Sitting in the classroom thinking it’s a drag
Listening to the teacher rap just ain’t my bag
The noon bells ring you know that’s my cue
I’m gonna meet the boys on floor number two
Smokin’ in the boy’s room
Smokin’ in the boy’s room
“Smokin in the Boys Room” is a cult song from Brownsville Station in 1973. The song is about college students smoking cigarettes in the boys’ restroom in the hope of not getting caught by the school.
Then there is an old Indian classic “Main zindagi ka sath nibhata chala gaya. Har fikr ko dhuyein mein udata chala gaya” song by Mohammed Rafi from the movie Hum Dono (1961). The meaning of the song is – I followed wherever my life took me. I blew every worry into a mist of smoke.
You would have understood the context, Smoking, and Cigarettes. Probably countless other similar songs would have enriched the global music industry. I wanted to recall those specific two songs for a couple of reasons.
- Catching the boys or students at young age and
- Feeling relaxed after smoking
These reasons have probably resonated with most people who smoke. Having said that smokers will find innumerable other reasons as well. Whatever the reason, the global smoking industry is a Goliath, the market is worth approximately a trillion dollars in 2020.
Many theses have been written on the consequences of smoking and the health problems like heart disease, bronchitis, pneumonia, stroke, lung or oral cancer, etc. As per WHO, tobacco and smoking kill more than 8 million people each year.
But I am going to draw your attention to another aspect of Cigarettes.
Smoking & Cigarette Butt also kills marine animals
If we speak about the construct of the commonly used smoked paper cigarettes, the top part is made with a thin sheet of white paper folded as a narrow tube containing tobacco, the orange-colored bottom part of the cigarette holds a filter – commonly called a cigarette butt.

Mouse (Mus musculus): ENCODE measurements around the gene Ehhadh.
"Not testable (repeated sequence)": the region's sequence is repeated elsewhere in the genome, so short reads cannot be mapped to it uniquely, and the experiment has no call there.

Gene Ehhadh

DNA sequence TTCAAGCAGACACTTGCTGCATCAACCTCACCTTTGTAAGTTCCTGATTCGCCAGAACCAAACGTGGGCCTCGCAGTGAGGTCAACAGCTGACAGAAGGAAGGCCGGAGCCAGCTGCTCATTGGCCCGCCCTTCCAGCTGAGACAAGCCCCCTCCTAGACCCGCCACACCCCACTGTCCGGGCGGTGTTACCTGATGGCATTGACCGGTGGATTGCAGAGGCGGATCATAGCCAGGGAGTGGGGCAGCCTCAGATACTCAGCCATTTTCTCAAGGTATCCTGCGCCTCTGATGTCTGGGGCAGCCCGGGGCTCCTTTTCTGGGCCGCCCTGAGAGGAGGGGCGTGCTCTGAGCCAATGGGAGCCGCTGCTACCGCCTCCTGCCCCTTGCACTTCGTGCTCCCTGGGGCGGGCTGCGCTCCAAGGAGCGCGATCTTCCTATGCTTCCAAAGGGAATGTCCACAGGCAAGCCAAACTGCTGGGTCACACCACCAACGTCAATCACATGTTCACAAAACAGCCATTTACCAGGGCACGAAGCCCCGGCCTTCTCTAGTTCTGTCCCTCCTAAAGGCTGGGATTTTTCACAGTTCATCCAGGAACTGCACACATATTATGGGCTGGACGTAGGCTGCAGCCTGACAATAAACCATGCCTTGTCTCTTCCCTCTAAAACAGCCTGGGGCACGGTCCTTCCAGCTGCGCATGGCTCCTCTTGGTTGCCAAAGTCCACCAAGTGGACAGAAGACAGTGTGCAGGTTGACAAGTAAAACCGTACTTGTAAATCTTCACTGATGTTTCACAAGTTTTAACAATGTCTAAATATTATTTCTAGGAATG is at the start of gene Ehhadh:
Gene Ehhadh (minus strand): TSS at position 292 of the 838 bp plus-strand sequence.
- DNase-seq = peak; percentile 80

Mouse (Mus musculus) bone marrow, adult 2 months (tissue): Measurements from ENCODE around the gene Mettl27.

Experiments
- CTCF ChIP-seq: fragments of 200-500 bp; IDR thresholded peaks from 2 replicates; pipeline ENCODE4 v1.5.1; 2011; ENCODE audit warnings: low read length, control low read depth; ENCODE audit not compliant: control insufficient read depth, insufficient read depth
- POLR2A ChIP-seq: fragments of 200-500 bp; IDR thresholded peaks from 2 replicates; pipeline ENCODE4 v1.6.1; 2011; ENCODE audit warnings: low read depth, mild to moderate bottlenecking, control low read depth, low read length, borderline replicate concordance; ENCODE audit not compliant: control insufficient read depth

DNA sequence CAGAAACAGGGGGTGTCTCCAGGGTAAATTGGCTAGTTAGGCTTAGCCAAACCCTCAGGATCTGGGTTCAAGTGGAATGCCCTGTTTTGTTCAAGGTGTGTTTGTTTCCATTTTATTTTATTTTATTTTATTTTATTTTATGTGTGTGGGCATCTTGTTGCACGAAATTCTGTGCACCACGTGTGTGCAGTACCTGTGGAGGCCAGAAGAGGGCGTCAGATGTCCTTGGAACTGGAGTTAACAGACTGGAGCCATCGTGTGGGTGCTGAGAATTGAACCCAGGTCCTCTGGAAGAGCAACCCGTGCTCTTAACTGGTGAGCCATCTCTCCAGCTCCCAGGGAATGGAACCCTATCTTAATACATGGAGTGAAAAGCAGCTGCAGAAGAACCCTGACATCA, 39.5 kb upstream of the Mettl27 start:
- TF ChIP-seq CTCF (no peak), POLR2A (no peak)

These filters which take about 30% length of the cigarette are made up of cellulose acetate, constituting petro-based fibers – nylon and polyester.
The purpose of keeping these filters or Cigarette butt was to reduce tar and nicotine going into the body.
Puff, Puff, Puff, and it is not gone – While the top part of the cigarette is burned, the filter i.e Cigarette Butt remains – forever.
The easiest thing for any smoker after smoking their ciggies is to simply toss outside the window, flush it down the toilet, or simply drop it on the floor and stamp on it like a Hero.
As per the estimates, roughly 6.5 trillion cigarettes are sold every year. This means about 18 billion cigarette butts are thrown every day.
Considering the small size of the cigarette butt, they are rarely picked up by the municipal authorities or taken for recycling.
Though in some countries, there is a special type of garbage bin that allows the disposal of a cigarette after its use. The top part of the bin allows smokers to extinguish the flame and drop the cigarette butt in the container.
The situation is even more severe in developing countries, where the number of smokers is increasing but effective disposal of cigarette butt remains non-existent.
Hence more often than not, the abandoned cigarette butt usually end up in the landfills or the drainage system and are slowly transported by rivers to the ocean.
The toxic chemicals from the cigarette butt slowly seep into the land & water, creating havoc on the environment. As mentioned the filters are made with a type of plastic that can take years to decompose, even as they do, they break down into microplastics, polluting the water bodies.
Thousands of marine animals are exposed to these highly toxic fragments risking their survival.
No Smoking Day is observed every year on the second Wednesday of March, which falls today i.e. March 10 in 2021. By avoiding that smoke, you will not only help your lungs but will also give relief to the planet.